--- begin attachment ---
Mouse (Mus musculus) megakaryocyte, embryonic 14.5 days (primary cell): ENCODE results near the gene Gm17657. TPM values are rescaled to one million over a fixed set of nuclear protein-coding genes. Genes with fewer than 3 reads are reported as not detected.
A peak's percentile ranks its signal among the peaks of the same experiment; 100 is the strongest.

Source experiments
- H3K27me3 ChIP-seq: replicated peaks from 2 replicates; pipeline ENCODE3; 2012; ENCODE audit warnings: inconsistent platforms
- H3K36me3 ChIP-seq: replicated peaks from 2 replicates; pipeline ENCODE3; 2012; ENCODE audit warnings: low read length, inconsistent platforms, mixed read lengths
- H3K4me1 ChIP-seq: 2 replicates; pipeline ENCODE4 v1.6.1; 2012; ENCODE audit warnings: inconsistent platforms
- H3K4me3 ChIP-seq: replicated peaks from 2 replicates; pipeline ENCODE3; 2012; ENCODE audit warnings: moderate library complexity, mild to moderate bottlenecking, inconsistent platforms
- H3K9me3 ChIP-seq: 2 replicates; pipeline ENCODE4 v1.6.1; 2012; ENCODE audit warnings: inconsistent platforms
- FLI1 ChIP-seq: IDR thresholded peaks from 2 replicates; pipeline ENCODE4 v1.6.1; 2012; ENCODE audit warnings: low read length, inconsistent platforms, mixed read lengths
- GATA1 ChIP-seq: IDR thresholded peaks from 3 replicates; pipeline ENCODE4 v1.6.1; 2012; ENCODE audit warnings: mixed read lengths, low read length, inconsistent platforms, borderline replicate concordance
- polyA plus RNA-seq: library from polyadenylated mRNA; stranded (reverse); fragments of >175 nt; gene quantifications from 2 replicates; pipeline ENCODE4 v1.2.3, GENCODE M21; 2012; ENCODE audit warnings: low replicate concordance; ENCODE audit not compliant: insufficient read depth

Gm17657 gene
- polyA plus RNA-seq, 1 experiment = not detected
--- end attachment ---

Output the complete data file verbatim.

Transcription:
Mouse (Mus musculus) megakaryocyte, embryonic 14.5 days (primary cell): ENCODE results near the gene Gm17657. TPM values are rescaled to one million over a fixed set of nuclear protein-coding genes. Genes with fewer than 3 reads are reported as not detected.
A peak's percentile ranks its signal among the peaks of the same experiment; 100 is the strongest.

Source experiments
- H3K27me3 ChIP-seq: replicated peaks from 2 replicates; pipeline ENCODE3; 2012; ENCODE audit warnings: inconsistent platforms
- H3K36me3 ChIP-seq: replicated peaks from 2 replicates; pipeline ENCODE3; 2012; ENCODE audit warnings: low read length, inconsistent platforms, mixed read lengths
- H3K4me1 ChIP-seq: 2 replicates; pipeline ENCODE4 v1.6.1; 2012; ENCODE audit warnings: inconsistent platforms
- H3K4me3 ChIP-seq: replicated peaks from 2 replicates; pipeline ENCODE3; 2012; ENCODE audit warnings: moderate library complexity, mild to moderate bottlenecking, inconsistent platforms
- H3K9me3 ChIP-seq: 2 replicates; pipeline ENCODE4 v1.6.1; 2012; ENCODE audit warnings: inconsistent platforms
- FLI1 ChIP-seq: IDR thresholded peaks from 2 replicates; pipeline ENCODE4 v1.6.1; 2012; ENCODE audit warnings: low read length, inconsistent platforms, mixed read lengths
- GATA1 ChIP-seq: IDR thresholded peaks from 3 replicates; pipeline ENCODE4 v1.6.1; 2012; ENCODE audit warnings: mixed read lengths, low read length, inconsistent platforms, borderline replicate concordance
- polyA plus RNA-seq: library from polyadenylated mRNA; stranded (reverse); fragments of >175 nt; gene quantifications from 2 replicates; pipeline ENCODE4 v1.2.3, GENCODE M21; 2012; ENCODE audit warnings: low replicate concordance; ENCODE audit not compliant: insufficient read depth

Gm17657 gene
- polyA plus RNA-seq, 1 experiment = not detected